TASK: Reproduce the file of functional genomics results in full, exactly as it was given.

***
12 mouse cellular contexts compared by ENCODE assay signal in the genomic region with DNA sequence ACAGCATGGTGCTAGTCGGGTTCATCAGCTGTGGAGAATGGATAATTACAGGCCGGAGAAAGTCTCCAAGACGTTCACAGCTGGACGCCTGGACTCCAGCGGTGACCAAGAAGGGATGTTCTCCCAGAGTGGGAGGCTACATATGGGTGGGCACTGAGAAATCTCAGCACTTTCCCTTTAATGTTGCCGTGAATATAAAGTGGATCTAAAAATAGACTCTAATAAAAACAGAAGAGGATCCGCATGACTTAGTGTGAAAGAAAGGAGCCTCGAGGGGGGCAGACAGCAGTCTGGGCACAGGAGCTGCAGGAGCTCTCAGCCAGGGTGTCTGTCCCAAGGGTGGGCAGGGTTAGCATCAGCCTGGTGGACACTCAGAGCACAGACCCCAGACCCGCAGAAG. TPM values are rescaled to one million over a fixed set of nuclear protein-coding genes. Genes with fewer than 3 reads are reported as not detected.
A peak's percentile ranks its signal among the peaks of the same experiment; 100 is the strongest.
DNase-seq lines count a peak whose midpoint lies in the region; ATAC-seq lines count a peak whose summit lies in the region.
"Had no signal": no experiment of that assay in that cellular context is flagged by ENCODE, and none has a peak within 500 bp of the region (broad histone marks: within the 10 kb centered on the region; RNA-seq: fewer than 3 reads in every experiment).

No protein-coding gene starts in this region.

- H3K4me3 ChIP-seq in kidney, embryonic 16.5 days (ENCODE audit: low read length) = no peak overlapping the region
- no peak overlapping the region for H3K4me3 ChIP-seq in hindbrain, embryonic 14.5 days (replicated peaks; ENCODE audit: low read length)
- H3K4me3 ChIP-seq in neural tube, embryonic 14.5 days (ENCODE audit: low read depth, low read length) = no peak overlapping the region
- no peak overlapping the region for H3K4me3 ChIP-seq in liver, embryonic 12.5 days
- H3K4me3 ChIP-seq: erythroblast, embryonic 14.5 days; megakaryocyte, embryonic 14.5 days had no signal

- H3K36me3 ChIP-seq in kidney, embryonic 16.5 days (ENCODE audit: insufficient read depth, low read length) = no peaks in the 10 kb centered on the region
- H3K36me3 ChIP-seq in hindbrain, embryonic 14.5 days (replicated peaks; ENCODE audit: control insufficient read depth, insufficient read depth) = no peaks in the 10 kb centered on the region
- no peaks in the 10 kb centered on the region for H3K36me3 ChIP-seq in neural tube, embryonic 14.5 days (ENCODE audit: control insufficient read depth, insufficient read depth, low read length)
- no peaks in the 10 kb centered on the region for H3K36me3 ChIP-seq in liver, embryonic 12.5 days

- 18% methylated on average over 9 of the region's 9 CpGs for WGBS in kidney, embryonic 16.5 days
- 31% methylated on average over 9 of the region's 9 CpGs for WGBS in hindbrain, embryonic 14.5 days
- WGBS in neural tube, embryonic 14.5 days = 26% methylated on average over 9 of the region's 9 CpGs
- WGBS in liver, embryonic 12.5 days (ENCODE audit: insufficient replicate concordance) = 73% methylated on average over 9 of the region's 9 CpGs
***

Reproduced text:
12 mouse cellular contexts compared by ENCODE assay signal in the genomic region with DNA sequence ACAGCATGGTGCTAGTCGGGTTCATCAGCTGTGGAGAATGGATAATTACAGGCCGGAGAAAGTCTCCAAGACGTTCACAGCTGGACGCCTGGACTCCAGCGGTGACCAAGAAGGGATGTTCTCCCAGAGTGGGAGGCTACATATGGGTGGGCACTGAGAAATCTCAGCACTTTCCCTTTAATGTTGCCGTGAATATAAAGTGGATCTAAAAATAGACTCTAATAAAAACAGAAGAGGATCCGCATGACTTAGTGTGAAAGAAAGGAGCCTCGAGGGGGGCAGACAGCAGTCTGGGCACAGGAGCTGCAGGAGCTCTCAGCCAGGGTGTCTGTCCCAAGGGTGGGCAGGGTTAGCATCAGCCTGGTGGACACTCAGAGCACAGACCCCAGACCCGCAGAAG. TPM values are rescaled to one million over a fixed set of nuclear protein-coding genes. Genes with fewer than 3 reads are reported as not detected.
A peak's percentile ranks its signal among the peaks of the same experiment; 100 is the strongest.
DNase-seq lines count a peak whose midpoint lies in the region; ATAC-seq lines count a peak whose summit lies in the region.
"Had no signal": no experiment of that assay in that cellular context is flagged by ENCODE, and none has a peak within 500 bp of the region (broad histone marks: within the 10 kb centered on the region; RNA-seq: fewer than 3 reads in every experiment).

No protein-coding gene starts in this region.

- H3K4me3 ChIP-seq in kidney, embryonic 16.5 days (ENCODE audit: low read length) = no peak overlapping the region
- no peak overlapping the region for H3K4me3 ChIP-seq in hindbrain, embryonic 14.5 days (replicated peaks; ENCODE audit: low read length)
- H3K4me3 ChIP-seq in neural tube, embryonic 14.5 days (ENCODE audit: low read depth, low read length) = no peak overlapping the region
- no peak overlapping the region for H3K4me3 ChIP-seq in liver, embryonic 12.5 days
- H3K4me3 ChIP-seq: erythroblast, embryonic 14.5 days; megakaryocyte, embryonic 14.5 days had no signal

- H3K36me3 ChIP-seq in kidney, embryonic 16.5 days (ENCODE audit: insufficient read depth, low read length) = no peaks in the 10 kb centered on the region
- H3K36me3 ChIP-seq in hindbrain, embryonic 14.5 days (replicated peaks; ENCODE audit: control insufficient read depth, insufficient read depth) = no peaks in the 10 kb centered on the region
- no peaks in the 10 kb centered on the region for H3K36me3 ChIP-seq in neural tube, embryonic 14.5 days (ENCODE audit: control insufficient read depth, insufficient read depth, low read length)
- no peaks in the 10 kb centered on the region for H3K36me3 ChIP-seq in liver, embryonic 12.5 days

- 18% methylated on average over 9 of the region's 9 CpGs for WGBS in kidney, embryonic 16.5 days
- 31% methylated on average over 9 of the region's 9 CpGs for WGBS in hindbrain, embryonic 14.5 days
- WGBS in neural tube, embryonic 14.5 days = 26% methylated on average over 9 of the region's 9 CpGs
- WGBS in liver, embryonic 12.5 days (ENCODE audit: insufficient replicate concordance) = 73% methylated on average over 9 of the region's 9 CpGs